Dazzling green and red light regularly dance through the night sky above the northern and southern poles of the Earth. For decades, scientists have predicted that when both polar lights shine in both regions, blinking patterns reflect each other. But in 2009 they found that it was not. They were surprised, and unexpectedly why. Now a group of researchers from Norway, Germany, and the United States found the culprit: the roaring sun
Earth generates a magnetic field that looks like a magnetic strip passes from the South Pole through its core to the North Pole. Field lines bend outside from both poles, far beyond the atmosphere, and the outer arcs form the boundary of the magnetic bubble around our planet. This magnetosphere is repelled from charged particles moving toward us from outer space. Polar glow arise when charged particles emitted by the sun break through the magnetosphere. Particles are accelerated along the lines of the magnetic field of the Earth to the icy polar regions. When they fall into the atmosphere, they collide with atoms and molecules, producing colorful photons that illuminate the sky
When the force lines around the Earth are symmetrically curved magnetic fields, the polar glow must appear in identical locations in the northern and southern hemispheres . And, if you could watch both light displays at the same time, they would look almost the same. But this scenario is actually "fairly rare," says Aaron Ridley, a magnetosphere researcher at the University of Michigan who was not involved in a new study.
This is because the sun also has a powerful magnetic field. It changes the path that traces through the Earth's lines, rubbing the lines at the bottom of our planet, directed toward the sun, and extending the lines on the night side, creating a magnetic tail. As a result, the magnetic field of the Earth traces the contour of the house ̵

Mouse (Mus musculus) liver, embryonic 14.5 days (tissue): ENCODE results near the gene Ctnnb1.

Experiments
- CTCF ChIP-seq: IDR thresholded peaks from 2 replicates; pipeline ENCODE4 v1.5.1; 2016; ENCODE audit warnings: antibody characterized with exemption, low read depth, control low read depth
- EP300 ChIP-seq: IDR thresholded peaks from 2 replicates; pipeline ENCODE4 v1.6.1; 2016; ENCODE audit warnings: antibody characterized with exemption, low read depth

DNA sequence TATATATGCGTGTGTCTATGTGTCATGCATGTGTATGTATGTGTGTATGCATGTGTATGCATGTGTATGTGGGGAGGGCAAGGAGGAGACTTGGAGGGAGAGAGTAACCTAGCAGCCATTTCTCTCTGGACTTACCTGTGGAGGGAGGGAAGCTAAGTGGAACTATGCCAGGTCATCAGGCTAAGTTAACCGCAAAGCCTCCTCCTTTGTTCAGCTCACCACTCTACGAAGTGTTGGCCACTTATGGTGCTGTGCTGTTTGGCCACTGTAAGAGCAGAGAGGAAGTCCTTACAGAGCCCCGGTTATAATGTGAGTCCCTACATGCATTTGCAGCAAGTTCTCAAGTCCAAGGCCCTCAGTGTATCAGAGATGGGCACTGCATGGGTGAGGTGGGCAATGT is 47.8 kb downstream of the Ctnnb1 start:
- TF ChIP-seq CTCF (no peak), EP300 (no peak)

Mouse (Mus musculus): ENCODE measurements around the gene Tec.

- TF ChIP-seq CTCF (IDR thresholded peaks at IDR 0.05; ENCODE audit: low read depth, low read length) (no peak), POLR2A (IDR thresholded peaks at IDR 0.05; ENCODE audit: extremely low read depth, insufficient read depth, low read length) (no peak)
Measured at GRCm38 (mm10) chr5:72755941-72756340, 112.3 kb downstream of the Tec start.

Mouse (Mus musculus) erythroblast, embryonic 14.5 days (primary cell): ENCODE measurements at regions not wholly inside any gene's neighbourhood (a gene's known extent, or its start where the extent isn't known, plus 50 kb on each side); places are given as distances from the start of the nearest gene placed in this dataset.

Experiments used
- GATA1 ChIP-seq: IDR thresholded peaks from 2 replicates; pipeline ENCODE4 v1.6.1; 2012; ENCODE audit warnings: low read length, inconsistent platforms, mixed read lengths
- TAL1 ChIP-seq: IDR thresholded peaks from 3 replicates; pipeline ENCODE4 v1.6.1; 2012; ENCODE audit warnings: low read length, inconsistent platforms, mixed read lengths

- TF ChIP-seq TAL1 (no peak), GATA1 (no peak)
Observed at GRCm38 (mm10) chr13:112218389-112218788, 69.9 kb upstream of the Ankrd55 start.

. The earth But most of the time, the sun and the poles of the earth are skewed, creating the shape of a household with a curve tail for the latter case. The fluctuating sunshine "spins" the tail, breaking and reforming its field lines – events called restoration. Scientists believed that the restoration of the senses displaced one polar radiance relative to another. But Nikolai Ostgaard, a space scientist from the University of Bergen in Norway, and his colleagues examined this idea and found that it was wrong. They discovered another effect that is responsible for auroral differences: the solar magnetic field compresses the magnetic field of the Earth unevenly. They also showed an explosion, or "subboree", of additional charged particles in the tail, which could undo the effects of uneven compression, eliminate inconsistencies.
The team studied images captured by a spacecraft for 10 pairs of polar shadows that occurred simultaneously in the northern and southern hemispheres between 2001 and 2005. Polar glow began in asymmetric places on the globe. For example, on November 15, 2002, southern lights (aurora australis) broke out west of the northern shade (aurora borealis). But when the light display continued, their positions were displaced, becoming more symmetrical. The changes coincided with the subburium
According to these observations to the activity of the magnetostyle of the Earth, Østgaard and colleagues found that the events of re-engagement coincided with the decrease of the astronomical asymmetries. "Repeated connection has the opposite effect, as people thought," says Ostgard. Instead, as it continues, it is important how the magnetic field of the Sun compresses the Earth. Modeling and observation of his team show uneven compression of the northern and southern hemispheres, tilting the field lines of the Earth and moving the polar light. Violation of the lines of the field – which they observe, occurs when the substrates have fallen – releases the magnetic pressure accumulated from compression and removes the oblique. Observation "surprising", considering the disagreement with the previous models. That the team can understand the physics behind the polar shine, looking at the picture is "very cool," adds Ridley. They can also interfere with the positioning of GPS, as well as electrical networks and other technological systems. Scientists can not accurately predict where and when the space weather will fall, says Muller-Vodardz. But at least they solved one shining secret in the night sky.